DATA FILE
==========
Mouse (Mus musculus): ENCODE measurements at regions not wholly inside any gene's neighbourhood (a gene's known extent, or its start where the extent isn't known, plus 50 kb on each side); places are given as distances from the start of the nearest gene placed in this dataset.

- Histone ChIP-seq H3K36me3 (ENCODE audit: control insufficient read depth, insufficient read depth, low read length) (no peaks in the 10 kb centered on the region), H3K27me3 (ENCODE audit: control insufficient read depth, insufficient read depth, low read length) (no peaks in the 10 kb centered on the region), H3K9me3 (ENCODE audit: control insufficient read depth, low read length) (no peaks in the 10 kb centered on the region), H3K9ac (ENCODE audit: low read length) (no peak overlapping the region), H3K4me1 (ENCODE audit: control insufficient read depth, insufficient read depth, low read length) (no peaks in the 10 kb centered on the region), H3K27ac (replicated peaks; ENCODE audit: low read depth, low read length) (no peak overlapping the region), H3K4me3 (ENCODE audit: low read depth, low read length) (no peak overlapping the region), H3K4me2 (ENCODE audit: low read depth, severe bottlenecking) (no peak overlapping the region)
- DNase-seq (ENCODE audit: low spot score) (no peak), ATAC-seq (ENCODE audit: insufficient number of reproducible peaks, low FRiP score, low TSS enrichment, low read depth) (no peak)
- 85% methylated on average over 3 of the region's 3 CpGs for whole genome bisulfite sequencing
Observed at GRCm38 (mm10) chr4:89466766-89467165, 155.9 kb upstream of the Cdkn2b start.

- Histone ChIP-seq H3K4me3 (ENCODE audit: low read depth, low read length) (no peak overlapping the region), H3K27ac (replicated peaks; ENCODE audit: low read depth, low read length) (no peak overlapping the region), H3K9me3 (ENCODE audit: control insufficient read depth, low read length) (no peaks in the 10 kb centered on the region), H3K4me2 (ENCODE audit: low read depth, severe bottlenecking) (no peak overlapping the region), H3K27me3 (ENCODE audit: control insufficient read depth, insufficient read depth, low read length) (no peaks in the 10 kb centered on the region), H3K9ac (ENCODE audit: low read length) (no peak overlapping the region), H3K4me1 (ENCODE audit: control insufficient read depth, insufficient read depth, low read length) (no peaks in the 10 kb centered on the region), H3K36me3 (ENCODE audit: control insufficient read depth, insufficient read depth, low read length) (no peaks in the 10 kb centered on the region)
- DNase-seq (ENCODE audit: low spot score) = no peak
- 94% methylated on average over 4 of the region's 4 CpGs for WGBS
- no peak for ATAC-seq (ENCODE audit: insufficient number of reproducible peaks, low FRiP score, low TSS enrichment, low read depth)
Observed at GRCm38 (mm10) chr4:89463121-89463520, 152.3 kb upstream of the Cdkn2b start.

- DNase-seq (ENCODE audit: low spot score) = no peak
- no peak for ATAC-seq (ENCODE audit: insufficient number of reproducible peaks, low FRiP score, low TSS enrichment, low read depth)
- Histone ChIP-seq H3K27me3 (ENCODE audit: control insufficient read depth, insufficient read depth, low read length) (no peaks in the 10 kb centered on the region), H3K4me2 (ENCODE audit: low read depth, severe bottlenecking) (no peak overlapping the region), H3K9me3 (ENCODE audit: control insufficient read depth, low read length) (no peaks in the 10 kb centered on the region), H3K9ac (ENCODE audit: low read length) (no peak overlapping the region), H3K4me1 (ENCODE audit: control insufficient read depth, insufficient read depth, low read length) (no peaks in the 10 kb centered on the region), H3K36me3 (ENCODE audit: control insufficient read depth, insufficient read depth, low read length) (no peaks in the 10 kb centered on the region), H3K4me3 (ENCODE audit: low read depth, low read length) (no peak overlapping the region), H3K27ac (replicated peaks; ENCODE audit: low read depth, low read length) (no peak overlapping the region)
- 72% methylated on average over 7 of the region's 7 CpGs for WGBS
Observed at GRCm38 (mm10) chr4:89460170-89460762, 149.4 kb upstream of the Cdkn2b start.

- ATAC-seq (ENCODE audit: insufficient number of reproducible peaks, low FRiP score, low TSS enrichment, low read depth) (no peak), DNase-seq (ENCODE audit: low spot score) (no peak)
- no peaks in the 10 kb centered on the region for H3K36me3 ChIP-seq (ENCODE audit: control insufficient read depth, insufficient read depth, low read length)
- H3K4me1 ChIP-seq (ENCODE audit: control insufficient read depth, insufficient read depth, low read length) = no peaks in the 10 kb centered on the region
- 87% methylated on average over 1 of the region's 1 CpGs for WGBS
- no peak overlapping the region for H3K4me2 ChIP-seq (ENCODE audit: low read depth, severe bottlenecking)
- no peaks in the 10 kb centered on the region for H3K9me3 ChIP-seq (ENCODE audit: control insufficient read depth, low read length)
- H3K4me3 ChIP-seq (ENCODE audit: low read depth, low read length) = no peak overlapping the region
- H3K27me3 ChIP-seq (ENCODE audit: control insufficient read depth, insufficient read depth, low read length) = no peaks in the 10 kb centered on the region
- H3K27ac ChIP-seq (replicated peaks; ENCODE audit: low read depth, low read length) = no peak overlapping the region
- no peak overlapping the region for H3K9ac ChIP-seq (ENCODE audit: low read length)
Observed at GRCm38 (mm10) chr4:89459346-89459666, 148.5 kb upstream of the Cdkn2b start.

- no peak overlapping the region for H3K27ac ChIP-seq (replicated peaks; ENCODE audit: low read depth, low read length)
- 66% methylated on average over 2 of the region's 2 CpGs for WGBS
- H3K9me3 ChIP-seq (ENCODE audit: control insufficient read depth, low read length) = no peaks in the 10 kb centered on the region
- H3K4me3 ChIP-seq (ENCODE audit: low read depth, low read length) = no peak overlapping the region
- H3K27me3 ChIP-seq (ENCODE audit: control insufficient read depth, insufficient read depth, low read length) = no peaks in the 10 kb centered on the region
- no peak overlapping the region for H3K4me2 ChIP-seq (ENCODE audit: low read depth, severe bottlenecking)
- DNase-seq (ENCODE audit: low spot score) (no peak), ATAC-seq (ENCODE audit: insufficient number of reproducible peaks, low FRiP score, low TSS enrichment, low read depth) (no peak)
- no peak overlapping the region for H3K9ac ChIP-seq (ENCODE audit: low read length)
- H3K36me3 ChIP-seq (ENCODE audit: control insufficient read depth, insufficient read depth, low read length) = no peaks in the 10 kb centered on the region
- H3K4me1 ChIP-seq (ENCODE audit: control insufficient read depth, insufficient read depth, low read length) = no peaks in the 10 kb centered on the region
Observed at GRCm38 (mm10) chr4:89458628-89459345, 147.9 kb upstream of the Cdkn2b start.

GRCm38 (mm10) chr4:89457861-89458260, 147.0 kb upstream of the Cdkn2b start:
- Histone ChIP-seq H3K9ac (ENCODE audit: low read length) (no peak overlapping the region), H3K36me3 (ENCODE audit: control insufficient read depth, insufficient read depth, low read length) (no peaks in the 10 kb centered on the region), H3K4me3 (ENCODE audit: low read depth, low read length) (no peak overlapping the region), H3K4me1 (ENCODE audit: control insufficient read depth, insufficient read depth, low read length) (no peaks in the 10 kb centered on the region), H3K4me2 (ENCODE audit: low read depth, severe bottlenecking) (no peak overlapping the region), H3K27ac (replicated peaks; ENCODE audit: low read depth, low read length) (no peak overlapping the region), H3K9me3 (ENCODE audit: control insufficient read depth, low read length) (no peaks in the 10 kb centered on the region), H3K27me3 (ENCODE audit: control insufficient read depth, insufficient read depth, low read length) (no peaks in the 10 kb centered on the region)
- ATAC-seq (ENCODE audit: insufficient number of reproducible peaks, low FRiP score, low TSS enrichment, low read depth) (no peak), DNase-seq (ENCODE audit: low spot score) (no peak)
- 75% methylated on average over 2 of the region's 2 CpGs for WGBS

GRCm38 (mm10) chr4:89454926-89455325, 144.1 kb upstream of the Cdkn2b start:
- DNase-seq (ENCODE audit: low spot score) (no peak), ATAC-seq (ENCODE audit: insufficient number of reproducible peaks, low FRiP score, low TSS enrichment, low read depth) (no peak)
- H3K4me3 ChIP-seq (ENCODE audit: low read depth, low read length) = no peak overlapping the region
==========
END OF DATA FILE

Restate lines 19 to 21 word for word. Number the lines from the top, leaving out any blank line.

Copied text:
- 87% methylated on average over 1 of the region's 1 CpGs for WGBS
- no peak overlapping the region for H3K4me2 ChIP-seq (ENCODE audit: low read depth, severe bottlenecking)
- no peaks in the 10 kb centered on the region for H3K9me3 ChIP-seq (ENCODE audit: control insufficient read depth, low read length)